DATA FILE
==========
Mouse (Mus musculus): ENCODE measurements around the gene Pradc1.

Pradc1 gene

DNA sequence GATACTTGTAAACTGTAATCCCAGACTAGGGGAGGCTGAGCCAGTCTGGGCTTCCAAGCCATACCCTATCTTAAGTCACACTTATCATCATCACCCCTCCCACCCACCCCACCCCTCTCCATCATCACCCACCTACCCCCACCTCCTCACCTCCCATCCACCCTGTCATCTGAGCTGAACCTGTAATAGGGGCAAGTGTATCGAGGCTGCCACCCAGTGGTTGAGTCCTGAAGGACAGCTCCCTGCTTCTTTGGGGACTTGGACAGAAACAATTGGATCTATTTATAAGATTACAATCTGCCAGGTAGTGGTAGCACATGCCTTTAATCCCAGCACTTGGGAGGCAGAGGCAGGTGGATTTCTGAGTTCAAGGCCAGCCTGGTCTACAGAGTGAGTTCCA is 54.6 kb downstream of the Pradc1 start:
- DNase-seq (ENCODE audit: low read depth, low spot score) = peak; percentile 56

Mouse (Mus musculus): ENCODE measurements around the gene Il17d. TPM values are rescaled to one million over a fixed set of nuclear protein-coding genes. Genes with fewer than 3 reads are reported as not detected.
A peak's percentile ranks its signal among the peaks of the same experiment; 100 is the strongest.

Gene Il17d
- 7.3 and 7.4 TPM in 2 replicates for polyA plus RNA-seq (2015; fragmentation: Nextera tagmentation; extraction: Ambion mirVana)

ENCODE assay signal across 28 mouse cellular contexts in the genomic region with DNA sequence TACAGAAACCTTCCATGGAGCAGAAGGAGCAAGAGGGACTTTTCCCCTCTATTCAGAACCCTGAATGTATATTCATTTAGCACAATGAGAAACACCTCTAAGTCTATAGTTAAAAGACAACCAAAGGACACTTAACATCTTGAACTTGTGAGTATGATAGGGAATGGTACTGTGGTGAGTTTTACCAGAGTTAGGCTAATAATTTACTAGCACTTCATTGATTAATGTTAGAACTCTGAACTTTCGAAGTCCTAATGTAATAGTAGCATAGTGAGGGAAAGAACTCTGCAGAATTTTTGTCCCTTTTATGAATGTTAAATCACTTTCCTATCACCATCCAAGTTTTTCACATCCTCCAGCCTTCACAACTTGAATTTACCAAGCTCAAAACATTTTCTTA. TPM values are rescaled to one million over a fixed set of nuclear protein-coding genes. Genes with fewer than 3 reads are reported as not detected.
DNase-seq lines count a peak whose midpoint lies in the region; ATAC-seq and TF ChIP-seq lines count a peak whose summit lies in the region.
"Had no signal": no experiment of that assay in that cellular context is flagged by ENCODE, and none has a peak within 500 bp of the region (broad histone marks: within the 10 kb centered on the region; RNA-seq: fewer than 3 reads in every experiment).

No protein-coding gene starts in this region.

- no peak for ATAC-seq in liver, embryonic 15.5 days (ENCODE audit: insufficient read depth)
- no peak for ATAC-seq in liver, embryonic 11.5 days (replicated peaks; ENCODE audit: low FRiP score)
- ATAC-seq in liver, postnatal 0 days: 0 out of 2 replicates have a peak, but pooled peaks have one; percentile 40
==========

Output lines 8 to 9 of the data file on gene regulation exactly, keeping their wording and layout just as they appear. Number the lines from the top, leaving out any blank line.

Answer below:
- 7.3 and 7.4 TPM in 2 replicates for polyA plus RNA-seq (2015; fragmentation: Nextera tagmentation; extraction: Ambion mirVana)

ENCODE assay signal across 28 mouse cellular contexts in the genomic region with DNA sequence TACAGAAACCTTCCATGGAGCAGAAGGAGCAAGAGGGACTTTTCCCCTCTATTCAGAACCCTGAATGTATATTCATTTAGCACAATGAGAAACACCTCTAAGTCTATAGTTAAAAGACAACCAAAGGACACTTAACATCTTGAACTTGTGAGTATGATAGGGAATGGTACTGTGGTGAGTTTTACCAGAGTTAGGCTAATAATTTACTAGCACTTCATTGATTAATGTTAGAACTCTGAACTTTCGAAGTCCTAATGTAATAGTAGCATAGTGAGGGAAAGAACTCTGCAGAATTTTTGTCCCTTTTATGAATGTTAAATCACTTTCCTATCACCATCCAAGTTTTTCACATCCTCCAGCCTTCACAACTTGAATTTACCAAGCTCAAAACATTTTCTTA. TPM values are rescaled to one million over a fixed set of nuclear protein-coding genes. Genes with fewer than 3 reads are reported as not detected.